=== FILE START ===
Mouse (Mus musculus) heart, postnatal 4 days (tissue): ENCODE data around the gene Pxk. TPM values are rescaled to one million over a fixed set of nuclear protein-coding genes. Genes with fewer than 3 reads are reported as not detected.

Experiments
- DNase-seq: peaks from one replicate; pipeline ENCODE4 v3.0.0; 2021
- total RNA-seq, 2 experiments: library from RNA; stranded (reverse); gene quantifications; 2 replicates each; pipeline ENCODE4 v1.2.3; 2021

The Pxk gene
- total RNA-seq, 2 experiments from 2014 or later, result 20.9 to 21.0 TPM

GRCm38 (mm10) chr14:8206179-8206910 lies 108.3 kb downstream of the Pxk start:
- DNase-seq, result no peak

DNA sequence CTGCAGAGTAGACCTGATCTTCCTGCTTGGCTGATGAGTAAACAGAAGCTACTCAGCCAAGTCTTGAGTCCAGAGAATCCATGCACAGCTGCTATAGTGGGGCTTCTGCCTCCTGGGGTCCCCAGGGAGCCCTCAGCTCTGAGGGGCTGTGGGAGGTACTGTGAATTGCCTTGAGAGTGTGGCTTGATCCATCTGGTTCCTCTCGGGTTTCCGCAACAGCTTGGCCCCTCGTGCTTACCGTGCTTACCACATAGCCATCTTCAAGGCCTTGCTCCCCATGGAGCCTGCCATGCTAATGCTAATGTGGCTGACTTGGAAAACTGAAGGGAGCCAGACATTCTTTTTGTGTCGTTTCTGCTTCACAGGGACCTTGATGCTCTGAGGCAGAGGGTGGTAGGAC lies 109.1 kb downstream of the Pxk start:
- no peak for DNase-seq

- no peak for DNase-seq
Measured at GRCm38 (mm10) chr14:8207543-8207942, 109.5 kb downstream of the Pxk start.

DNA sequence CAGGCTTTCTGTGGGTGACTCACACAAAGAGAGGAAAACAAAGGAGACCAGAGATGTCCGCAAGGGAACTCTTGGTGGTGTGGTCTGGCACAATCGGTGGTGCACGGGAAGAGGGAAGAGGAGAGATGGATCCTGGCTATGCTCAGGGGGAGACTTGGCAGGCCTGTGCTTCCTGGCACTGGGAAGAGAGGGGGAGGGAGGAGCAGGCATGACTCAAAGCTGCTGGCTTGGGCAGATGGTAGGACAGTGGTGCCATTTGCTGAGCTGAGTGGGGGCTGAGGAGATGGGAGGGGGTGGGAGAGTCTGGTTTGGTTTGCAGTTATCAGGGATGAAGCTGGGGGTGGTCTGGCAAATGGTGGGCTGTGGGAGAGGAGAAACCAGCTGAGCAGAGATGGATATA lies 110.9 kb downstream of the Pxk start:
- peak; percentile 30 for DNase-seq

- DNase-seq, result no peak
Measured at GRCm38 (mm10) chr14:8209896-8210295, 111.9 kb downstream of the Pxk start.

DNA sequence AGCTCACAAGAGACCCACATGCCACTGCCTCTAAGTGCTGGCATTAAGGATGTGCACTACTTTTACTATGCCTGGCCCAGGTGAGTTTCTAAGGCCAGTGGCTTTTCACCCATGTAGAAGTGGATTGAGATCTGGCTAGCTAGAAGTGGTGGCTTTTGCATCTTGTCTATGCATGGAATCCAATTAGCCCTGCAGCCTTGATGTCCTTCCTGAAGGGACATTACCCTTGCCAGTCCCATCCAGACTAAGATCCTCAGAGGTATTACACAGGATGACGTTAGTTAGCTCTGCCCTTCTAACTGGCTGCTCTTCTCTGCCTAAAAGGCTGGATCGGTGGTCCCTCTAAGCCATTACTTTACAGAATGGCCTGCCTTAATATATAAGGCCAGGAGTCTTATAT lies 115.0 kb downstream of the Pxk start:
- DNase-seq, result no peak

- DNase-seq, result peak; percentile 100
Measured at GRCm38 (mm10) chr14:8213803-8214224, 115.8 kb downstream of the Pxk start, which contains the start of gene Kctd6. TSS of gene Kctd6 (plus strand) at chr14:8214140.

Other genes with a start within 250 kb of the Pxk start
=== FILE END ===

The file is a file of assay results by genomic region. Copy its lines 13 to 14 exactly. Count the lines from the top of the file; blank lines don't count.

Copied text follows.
DNA sequence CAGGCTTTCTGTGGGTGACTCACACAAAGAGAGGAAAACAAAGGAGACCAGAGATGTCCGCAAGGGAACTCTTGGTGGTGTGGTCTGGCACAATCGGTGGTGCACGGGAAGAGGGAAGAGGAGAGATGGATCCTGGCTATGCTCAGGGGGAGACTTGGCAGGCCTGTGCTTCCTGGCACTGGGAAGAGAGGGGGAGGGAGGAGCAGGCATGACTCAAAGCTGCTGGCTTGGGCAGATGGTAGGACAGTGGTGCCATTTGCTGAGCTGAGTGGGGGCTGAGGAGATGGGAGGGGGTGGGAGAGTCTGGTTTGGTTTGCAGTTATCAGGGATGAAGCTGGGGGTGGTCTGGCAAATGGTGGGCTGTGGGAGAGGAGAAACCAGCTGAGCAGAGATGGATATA lies 110.9 kb downstream of the Pxk start:
- peak; percentile 30 for DNase-seq